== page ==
Slaying the Email Management Dragon by Getting Behind What Makes People Tick — Thinking Inside the Box

Discussion of the management of email is personal (to the user) and contentious (among vendors who claim to have a cure and IT executives who do not want to engage in an initiative riddled with risk of failure).  In my view, email management projects are sure to fail if one (legal/compliance/RIM professionals) does not address certain, key considerations.  In the interest of brevity, I will stick to a few bullet points on this very complex topic.

  • Walk before asking employees to run – Getting in place policies and procedures and applying them to paper records and legacy offsite paper inventories will help employees get used to and understand the operational benefits of RIM (efficiency and productivity). Once part of the muscle memory of the organization, and it is easy to show ROI on paper, turning to email is a conceivable option. But I always counsel in favor of breaking teeth on paper, not the sizzling hot button topic — email.

  • The slim chances of asking employees to comply – Here is a paraphrase what Bill Gates said at a summit this past May where compliance officers were gathered in Redmond to discuss the challenges of RIM and e-discovery: With regard to his own organization – “If you are telling me that employees (and I) would have to take even one extra step [in terms of dragging and dropping email into proper buckets), I would not support the initiative.”

  • Coming up with some solution – You will struggle to have effective compliance if employees are expected or given license to make all the decisions about what to keep. For that reason, in 2003-04, we designed a central repository to store a replica of all email for a limited period of time. We used open source code and a software I will mention only offline, and through journaling sent a copy of every email that crossed the fire wall to one storage platform (after de-duping). That platform allowed IT to use backup tapes for disaster recovery purposes only and the lawyers to access the separate platform (or archive) for hold management purposes. Employees could do what they wanted to do with the email on the desktop for some period of time based on business need (e.g., every 90, 120, 180 days) before the email would be removed from the Exchange Server. The ability to create PSTs is the exception, not the rule, under this process.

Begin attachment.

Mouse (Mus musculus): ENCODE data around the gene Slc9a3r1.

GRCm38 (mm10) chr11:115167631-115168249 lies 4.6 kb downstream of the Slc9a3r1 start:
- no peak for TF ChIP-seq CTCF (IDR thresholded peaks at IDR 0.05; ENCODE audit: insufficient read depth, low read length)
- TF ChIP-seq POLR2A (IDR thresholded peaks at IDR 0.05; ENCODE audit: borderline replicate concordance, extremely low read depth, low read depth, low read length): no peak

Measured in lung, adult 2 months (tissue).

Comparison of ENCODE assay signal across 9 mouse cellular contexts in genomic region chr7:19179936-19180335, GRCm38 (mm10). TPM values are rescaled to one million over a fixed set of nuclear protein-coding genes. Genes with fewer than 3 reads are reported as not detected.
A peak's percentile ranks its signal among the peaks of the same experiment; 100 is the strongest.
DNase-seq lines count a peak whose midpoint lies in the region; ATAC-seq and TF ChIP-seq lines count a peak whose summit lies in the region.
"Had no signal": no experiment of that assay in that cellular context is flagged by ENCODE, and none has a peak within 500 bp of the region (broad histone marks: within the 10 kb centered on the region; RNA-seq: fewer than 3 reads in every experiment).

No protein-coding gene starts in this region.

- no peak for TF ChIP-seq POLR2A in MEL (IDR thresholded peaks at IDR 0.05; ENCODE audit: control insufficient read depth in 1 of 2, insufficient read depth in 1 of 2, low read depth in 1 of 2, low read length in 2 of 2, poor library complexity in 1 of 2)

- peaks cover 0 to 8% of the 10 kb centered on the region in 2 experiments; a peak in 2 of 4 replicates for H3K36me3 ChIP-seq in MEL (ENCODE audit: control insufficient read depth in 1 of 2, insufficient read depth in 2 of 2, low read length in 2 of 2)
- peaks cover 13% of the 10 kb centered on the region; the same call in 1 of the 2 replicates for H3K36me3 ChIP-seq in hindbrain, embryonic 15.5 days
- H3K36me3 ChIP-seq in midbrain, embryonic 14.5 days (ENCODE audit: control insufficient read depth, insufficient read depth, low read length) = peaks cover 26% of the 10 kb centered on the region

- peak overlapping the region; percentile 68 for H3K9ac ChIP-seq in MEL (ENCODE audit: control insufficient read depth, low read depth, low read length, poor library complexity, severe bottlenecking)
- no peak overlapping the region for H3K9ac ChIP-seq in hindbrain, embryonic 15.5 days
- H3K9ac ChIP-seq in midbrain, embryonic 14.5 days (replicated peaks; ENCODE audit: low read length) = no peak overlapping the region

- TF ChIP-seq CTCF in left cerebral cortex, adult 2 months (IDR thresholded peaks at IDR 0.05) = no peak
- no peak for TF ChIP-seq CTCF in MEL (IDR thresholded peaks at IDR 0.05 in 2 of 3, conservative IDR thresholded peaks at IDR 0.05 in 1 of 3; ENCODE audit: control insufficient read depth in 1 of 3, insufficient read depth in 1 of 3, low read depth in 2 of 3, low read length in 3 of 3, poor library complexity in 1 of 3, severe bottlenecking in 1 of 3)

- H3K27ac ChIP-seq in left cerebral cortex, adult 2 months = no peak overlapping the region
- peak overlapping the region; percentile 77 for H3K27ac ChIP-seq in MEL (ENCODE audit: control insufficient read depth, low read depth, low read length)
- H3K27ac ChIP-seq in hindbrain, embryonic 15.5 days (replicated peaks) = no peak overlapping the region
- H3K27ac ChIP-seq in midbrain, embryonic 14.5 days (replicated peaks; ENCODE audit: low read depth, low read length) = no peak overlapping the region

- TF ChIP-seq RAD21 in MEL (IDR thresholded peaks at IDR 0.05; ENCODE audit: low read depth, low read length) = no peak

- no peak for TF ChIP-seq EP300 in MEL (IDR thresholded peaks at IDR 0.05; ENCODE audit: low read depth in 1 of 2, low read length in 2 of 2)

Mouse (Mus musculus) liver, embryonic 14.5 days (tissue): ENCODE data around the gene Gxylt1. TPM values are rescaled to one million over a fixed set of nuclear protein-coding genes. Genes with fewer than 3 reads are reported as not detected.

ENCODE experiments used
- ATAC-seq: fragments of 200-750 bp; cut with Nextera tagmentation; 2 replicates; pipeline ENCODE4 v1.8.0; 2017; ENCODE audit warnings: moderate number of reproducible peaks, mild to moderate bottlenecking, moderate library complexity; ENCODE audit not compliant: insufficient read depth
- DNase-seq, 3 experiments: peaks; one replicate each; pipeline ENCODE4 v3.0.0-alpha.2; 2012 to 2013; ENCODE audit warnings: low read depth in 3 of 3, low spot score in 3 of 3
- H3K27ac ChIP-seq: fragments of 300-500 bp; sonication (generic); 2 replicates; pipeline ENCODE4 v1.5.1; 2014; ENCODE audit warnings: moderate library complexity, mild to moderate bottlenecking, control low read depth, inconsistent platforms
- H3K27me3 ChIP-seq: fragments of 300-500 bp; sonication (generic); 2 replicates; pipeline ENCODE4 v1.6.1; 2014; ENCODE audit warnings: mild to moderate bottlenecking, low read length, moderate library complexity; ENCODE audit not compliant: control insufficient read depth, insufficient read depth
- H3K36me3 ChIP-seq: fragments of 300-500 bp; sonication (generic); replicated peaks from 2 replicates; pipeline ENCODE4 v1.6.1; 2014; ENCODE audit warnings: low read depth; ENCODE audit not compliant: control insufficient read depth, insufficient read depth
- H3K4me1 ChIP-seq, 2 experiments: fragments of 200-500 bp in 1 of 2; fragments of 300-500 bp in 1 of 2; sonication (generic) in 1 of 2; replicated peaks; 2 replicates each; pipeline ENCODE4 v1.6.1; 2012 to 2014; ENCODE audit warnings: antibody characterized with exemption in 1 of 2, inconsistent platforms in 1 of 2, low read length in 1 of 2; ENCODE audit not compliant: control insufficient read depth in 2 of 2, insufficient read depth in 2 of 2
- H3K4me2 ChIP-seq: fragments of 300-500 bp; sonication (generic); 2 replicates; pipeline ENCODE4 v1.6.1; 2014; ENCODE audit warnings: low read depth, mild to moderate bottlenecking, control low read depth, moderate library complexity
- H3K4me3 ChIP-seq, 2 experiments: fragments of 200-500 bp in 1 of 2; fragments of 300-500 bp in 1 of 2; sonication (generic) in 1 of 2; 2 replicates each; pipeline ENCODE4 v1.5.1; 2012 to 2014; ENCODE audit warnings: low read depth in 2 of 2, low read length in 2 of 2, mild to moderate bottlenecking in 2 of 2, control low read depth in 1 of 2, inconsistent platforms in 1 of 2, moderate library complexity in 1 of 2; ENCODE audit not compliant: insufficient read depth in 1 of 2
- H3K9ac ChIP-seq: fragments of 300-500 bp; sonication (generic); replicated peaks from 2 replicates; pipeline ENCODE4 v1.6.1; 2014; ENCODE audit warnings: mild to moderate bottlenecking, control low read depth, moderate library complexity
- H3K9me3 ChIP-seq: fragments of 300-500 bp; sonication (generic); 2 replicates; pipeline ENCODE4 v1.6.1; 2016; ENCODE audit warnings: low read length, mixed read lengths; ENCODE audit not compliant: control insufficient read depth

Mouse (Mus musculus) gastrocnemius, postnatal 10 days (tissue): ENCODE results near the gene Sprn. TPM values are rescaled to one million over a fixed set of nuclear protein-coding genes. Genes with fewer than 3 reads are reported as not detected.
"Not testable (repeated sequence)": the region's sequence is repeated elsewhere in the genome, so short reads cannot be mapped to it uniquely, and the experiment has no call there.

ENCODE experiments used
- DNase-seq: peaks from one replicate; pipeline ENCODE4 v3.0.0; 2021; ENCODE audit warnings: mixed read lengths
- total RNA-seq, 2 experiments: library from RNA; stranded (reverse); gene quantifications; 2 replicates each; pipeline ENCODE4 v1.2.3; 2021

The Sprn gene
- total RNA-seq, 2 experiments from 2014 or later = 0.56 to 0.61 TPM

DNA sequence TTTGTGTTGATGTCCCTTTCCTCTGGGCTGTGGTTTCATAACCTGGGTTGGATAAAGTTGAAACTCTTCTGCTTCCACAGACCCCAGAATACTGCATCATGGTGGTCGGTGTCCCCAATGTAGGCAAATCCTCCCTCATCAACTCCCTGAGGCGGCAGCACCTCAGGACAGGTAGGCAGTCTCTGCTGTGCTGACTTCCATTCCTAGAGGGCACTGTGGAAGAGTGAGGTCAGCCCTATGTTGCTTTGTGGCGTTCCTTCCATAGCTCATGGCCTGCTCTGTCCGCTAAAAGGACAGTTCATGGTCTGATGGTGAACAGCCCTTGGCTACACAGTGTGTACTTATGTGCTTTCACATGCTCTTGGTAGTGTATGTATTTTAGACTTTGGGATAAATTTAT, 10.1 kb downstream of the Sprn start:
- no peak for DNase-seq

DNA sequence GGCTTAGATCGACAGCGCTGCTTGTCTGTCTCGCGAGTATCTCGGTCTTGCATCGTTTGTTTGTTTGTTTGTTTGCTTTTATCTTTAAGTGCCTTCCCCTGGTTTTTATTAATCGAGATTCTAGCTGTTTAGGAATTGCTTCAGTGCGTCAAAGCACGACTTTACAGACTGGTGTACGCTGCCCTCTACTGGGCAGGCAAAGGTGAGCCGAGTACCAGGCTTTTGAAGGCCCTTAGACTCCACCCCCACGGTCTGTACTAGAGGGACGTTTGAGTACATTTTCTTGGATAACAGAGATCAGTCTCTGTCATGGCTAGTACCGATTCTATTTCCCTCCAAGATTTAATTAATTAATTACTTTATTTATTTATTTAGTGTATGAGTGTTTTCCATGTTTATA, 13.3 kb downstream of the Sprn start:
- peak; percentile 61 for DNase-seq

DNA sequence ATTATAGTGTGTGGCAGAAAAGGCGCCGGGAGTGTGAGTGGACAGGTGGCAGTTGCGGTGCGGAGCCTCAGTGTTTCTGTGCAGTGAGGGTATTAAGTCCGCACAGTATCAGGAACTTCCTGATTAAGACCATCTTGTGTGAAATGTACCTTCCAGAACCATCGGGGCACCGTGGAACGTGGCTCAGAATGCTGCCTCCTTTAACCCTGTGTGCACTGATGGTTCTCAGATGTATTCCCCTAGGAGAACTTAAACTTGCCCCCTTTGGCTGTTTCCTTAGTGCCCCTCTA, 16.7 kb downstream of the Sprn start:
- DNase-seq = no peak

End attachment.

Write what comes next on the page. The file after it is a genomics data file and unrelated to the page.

• Through a basic, web-accessible interface, lawyers with permission-based access could run queries based on criteria derived from the legal or regulatory matter that required a hold.  The query process had an audit trail.  A hold, or multiple holds would attach to an email in the repository following the finalization of the query. Everything else not subject to hold had a limited shelf life in the repository and was purged periodically (e.g., every 90, 120, 180 days). The system is not perfect, but it worked.

  • Understanding why people over-retain email – One might find the key to the whole problem by taking a step back and asking “why do employees over-retain and take it so personally when I talk about messing with their email?” Employees (and we) retain email for a few reasons, but principally because: (1) the desire to CYA, (2) if you delete the email, you will never find “that” document or communication again, and (3) laziness. For the first reason, covering one’s assets, the higher up the food chain you go, the more (and greater) offenders of over-retention you will find. As a former ethics and compliance officer, I viewed the first item as a challenge – getting managers to trust their superiors and employees to trust each other and their manager. The blame game has to end. Once it does, email proving one’s innocence dissipates. Realistically, it is hard to achieve perfect harmony and trust, so folks are always free to print that exculpatory email if they so choose.   The second item is more tangible.  If people know where to find what they need when they need it, holding onto email is no longer mission critical.  This is where ECM, intranets, collaboration tools and central repositories really matter.  If documents were circulated with links, for instance, rather than attachments, many emails would not need to be retained (as long as the repository was readily accessible and searchable).

These are not perfect solutions and there are many ways to skin the email cat, but this might be some good food for thought on the hottest operational and legal issue, perhaps, facing corporations today.


2 Responses

  1. It’s a very interesting point you mention from Bill Gates in regards to avoiding implementing email management due to the fact users would have to take an extra step to add the email to a repository.

  2. […] 2007 Although acknowledging that there exist no perfect solutions, the blogger behind Datakos lists items that may help to control e-mail rention issues. Many are sensible, straightforward suggestions. In describing an open source solution (which […]

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